using machine and sued Brown. Brown settled then sued Hercules for indemnification
Is indemnity provision part of the contract?

First step is to identify the offer. UCC is mum on this so we turn to Common Law which says a
price quote is regarded as an invitation to an offer because it doesnt give power of yes to other
party. Hercules purchase order is the offer

Second step, is Browns acceptance a counteroffer or an acceptance? Under 2-207(1), its


acceptance because its NOT made conditional on offerors assent to their additional/different terms.
We have a deal!

Third, what are the terms of the deal? Additional terms get in if its between merchants. This is
between merchants. Indemnification is additional. The offer expressly limited the contract to
its terms so indemnity clause is thrown out and Hercules wins

-Indemnification was precluded by offer, but the term was still hanging around as a proposed addition.

Since this is a material alteration, there would have to be express assent, otherwise it would be like the mirror
image rule

-When Hercules confirmed Browns order acknowledgment, they expressly objected to a design

specification but said nothing as to indemnification. This doesnt get in because you need to have express
consent for material changes

-If Browns initial acceptance said it was expressly conditional to its terms, it would be a counteroffer
and 2-207(3) would make agreement by conduct. Indemnification provision would be filled by UCC gap fillers;
there is no UCC indemnification provision so that term is gone

Review

Problem 2-4

When dealing with individual terms, evaluate each term individually (item by item)

If you want to limit acceptance to your terms (2-207(2)(a)), you need to state that very expressly

When explaining if a term is material (surprise or hardship), you dont know if its material, you just
have to explain the test

Revised UCC 2-207 TERMS OF A CONTRACT; EFFECT OF CONFIRMATION

Subject to Section 2-202, if (i) conduct by both parties recognizes the existence of a contract although
their records do not otherwise establish a contract, (ii) a contract is formed by an offer and acceptance, or (iii) a
contract formed in any manner is confirmed by a record that contains terms additional to or different from those
in the contract being confirmed, the terms of the contract are:

25

(a) terms that appear in the records of both parties;


(b) terms, whether in a record or not, to which both parties agree; and
(c) terms supplied or incorporated under any provision of this Act.
This was created because 2-207 is thought to be too complicated and giving a shot to offeror (first
shot rule) since they can exclude terms coming in the offer
Revised 2-207 gives knock-out approach and applies it to everything (objected terms,
additional/different)
o Terms that are in records of both parties or agreed upon are IN, otherwise gaps are filled by
UCC
Revised 2-207 isnt law; assumption should be to apply the existing 2-207

CISG

CISG Article 19 (CISG Equivalent to 2-207)

(1) A reply to an offer which purports to be an acceptance but contains additions, limitations, or other
modifications is a rejection of the offer and constitutes a counter-offer

Like Common Laws Mirror Image Rule if terms do not materially alter offer

2-207(1) says its acceptance unless theres conditional acceptance on the terms

(2) However, a reply to an offer which purports to be an acceptance but contains additional or different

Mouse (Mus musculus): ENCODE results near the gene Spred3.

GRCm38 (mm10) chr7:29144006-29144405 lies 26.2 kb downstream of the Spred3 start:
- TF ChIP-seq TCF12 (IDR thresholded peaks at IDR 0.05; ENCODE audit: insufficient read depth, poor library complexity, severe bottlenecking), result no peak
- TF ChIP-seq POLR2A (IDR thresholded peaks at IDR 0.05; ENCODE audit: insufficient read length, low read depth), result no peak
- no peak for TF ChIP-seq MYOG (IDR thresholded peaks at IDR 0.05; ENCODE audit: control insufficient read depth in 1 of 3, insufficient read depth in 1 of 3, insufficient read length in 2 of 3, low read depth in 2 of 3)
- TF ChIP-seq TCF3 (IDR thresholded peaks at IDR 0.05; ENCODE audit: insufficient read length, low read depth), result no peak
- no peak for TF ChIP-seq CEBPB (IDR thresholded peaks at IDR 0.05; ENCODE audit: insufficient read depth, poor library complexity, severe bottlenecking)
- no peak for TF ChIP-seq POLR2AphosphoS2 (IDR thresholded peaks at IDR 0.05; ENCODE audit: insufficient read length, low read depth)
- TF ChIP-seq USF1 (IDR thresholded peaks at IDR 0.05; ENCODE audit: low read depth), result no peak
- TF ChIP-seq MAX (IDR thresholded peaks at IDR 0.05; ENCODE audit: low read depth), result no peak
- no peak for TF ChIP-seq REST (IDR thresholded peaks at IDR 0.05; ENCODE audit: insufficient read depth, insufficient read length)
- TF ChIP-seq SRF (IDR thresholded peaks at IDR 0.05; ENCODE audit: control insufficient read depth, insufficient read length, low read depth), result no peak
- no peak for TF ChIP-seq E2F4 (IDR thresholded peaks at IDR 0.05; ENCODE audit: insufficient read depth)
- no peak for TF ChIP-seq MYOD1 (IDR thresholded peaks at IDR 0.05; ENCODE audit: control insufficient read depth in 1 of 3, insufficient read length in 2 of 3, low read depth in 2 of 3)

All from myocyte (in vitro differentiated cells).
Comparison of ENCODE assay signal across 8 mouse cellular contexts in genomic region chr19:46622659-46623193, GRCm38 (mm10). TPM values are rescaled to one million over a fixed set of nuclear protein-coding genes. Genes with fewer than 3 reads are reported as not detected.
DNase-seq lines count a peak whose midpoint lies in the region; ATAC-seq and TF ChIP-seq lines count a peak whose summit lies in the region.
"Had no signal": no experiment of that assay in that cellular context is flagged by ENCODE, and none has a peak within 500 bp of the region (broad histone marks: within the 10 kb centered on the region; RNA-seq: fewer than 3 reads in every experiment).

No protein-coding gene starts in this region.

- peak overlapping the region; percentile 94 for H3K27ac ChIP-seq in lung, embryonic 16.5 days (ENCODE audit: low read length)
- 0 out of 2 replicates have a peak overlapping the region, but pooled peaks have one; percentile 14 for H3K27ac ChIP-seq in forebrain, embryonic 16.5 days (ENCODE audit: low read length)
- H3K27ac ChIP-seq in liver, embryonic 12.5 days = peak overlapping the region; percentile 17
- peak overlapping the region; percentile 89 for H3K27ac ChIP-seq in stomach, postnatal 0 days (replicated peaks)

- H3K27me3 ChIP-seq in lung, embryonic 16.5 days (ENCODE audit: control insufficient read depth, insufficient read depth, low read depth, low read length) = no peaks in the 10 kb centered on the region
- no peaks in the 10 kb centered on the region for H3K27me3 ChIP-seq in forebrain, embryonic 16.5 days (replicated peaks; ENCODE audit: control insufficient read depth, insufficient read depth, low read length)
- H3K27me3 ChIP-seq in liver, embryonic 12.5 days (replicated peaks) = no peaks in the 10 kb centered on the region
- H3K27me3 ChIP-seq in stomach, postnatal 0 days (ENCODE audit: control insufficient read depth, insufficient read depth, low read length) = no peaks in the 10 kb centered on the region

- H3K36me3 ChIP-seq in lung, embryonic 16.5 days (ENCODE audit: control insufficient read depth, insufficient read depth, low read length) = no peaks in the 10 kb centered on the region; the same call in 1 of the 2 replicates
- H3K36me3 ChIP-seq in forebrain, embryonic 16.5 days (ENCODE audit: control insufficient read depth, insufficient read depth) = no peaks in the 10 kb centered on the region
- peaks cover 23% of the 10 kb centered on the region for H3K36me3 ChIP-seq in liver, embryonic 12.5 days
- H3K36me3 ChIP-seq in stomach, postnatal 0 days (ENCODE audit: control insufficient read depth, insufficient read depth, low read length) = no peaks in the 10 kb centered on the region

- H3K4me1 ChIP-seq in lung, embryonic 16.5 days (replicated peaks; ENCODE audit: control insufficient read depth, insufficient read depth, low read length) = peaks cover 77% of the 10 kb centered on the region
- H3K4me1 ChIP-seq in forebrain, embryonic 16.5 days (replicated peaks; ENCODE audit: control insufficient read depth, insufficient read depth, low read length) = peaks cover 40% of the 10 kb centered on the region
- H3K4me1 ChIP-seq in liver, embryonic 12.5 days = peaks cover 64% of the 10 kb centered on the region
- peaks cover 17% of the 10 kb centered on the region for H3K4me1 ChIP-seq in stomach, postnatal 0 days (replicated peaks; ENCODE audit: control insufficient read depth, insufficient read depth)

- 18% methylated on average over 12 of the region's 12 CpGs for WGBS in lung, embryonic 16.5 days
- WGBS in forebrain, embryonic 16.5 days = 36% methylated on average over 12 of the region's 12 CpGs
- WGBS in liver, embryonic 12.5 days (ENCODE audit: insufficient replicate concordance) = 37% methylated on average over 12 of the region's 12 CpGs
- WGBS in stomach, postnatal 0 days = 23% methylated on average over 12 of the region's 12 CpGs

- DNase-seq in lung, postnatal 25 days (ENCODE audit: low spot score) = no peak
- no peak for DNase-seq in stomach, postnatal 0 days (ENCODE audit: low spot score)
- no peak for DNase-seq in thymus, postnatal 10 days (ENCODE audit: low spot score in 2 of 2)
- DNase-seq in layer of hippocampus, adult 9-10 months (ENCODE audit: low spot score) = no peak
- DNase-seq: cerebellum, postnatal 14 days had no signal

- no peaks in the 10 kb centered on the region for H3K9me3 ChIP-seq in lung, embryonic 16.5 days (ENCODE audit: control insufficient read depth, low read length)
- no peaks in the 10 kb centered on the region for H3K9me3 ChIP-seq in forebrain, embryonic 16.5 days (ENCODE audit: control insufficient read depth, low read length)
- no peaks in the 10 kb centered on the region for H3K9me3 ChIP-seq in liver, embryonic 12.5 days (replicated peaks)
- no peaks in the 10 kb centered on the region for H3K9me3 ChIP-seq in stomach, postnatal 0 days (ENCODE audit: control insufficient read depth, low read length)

terms which do not materially alter the terms of the offer constitutes an acceptance, unless the offeror, without
undue delay, objects orally to the discrepancy or dispatches a notice to that effect. If he does not so object, the
terms of the contract are the terms of the offer with the modifications contained in the acceptance

Non-material terms = acceptance, unless offeror objects

Under the UCC, materiality has an effect on whether or not a new term gets in; here, materiality of
terms derails acceptance

If a term is materially different, theres no acceptance at all!

(3) Additional or different terms relating to, among other things, to the price, payment, quality and
quantity of the goods, place and time of delivery, extent of one partys liability to the other or the settlement of
disputes are considered to alter the terms of the offer materially

CISG defines what is material no surprise/hardship test

CISG Article 18(1)

A statement made by or other conduct of the offeree indicating assent to an offer is acceptance.

Silence or inactivity does not in itself amount to acceptance

CISG Article 8(3)

In determining the intent of a party or the understanding a reasonable person would have had, due
consideration is to be given to all relevant circumstances of the case including the negotiations, any practices
which the parities have established between themselves, usages and any subsequent conduct of the parties

Filanto v. Chilewich Shoe Case

Filanto (Italian shoemaker/seller) and Chilewich (US buyer/export-import firm)

26

Chilewich signed a contract to supply shoes to the USSR; their contract included arbitration in the

USSR. First letter from Chilewich to Filanto included Russian terms. Agreement in March, Seller
agreed to deliver shoes in exchange for opening a line of credit. Agreement includes the Russian
contract but seller (Filanto) never signs this. In May, buyer performs by opening a line of credit.
5 months later in August, Filanto returns agreement, trying to exclude all but three sections of the
Russian contract. Buyer wouldnt open second line of credit unless Filanto agreed to Russian
contract. Filanto files suit saying Chilewich breached by not paying balance. Later on, in a matter
related to defective shoes, Filanto invokes the very Russian contract they were trying to avoid